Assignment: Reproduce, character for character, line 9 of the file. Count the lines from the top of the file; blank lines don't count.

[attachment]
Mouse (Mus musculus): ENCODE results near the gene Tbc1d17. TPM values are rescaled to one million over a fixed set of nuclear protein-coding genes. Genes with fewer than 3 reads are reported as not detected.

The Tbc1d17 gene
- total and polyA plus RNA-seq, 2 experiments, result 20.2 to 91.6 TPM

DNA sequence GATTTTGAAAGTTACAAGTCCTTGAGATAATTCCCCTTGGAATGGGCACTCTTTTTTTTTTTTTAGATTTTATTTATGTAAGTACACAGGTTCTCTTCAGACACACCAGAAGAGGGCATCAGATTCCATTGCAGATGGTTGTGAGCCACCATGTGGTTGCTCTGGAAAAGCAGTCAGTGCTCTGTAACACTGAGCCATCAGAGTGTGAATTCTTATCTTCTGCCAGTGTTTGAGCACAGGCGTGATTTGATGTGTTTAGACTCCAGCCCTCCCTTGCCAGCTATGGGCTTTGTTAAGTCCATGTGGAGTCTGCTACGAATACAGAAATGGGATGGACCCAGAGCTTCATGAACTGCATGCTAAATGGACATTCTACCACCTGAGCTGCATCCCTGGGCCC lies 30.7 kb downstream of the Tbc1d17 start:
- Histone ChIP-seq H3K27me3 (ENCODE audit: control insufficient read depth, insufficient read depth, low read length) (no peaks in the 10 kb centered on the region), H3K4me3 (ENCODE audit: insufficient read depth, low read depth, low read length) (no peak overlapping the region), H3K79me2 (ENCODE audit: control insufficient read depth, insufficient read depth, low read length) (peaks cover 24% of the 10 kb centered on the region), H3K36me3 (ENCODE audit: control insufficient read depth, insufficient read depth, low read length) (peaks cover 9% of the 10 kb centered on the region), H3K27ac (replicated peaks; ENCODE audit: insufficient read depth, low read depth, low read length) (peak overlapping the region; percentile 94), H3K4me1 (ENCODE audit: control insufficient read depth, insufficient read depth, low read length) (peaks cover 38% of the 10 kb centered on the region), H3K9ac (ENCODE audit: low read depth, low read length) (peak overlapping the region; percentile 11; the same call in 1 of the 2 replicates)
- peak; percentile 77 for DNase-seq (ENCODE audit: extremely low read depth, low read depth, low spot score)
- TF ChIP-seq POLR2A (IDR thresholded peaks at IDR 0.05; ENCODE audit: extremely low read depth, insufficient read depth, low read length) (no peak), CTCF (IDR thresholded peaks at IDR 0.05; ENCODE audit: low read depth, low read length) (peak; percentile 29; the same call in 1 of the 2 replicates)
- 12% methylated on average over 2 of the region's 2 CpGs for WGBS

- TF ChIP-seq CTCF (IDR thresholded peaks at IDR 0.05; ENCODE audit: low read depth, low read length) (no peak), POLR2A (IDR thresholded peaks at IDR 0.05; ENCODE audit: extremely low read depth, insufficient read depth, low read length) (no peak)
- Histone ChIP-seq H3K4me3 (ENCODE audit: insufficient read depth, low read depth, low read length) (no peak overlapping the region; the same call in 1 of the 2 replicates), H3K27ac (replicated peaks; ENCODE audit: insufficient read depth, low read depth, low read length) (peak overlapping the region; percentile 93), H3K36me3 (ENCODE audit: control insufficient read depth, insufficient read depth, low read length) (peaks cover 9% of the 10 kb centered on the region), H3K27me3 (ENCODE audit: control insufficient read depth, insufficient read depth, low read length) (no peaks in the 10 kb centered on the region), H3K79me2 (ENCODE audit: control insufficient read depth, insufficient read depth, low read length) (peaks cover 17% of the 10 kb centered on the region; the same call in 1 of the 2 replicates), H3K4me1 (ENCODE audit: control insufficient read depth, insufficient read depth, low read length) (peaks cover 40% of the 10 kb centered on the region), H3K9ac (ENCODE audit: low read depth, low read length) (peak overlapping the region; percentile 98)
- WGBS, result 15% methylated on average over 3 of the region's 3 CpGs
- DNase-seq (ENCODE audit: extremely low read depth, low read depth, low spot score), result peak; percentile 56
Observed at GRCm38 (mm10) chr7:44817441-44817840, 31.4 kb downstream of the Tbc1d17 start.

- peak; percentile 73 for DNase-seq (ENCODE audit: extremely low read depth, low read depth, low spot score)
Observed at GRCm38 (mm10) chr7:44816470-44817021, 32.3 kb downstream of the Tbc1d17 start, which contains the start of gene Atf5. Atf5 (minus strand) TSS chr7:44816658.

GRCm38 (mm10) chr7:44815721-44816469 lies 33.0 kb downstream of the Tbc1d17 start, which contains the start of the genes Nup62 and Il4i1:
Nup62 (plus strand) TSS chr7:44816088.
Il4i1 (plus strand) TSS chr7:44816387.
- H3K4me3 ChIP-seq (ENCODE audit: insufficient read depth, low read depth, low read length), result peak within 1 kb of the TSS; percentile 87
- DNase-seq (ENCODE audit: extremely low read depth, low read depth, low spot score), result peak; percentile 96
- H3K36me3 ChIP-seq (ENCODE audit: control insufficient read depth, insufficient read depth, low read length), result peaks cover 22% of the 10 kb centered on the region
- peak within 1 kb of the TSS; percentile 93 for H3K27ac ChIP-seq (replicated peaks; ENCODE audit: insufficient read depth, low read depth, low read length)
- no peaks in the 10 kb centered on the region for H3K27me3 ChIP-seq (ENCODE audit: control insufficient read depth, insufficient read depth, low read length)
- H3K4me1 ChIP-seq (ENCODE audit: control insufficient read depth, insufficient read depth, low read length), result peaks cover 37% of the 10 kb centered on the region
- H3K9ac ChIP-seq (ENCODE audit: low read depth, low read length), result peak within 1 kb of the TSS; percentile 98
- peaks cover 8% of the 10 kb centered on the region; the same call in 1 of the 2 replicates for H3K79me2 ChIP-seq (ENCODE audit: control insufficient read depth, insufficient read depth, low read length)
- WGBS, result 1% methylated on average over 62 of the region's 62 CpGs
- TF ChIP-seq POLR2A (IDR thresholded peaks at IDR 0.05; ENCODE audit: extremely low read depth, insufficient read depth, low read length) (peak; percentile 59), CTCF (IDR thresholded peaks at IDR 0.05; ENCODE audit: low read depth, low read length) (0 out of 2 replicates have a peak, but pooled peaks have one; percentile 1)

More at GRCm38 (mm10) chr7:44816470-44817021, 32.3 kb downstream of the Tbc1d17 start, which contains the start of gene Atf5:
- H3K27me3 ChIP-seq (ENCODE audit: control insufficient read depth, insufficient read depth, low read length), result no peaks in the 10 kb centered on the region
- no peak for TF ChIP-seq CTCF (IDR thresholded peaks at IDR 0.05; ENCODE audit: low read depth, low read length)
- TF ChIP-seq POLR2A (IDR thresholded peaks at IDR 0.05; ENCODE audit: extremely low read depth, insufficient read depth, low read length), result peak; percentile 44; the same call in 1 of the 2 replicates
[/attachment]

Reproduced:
- TF ChIP-seq CTCF (IDR thresholded peaks at IDR 0.05; ENCODE audit: low read depth, low read length) (no peak), POLR2A (IDR thresholded peaks at IDR 0.05; ENCODE audit: extremely low read depth, insufficient read depth, low read length) (no peak)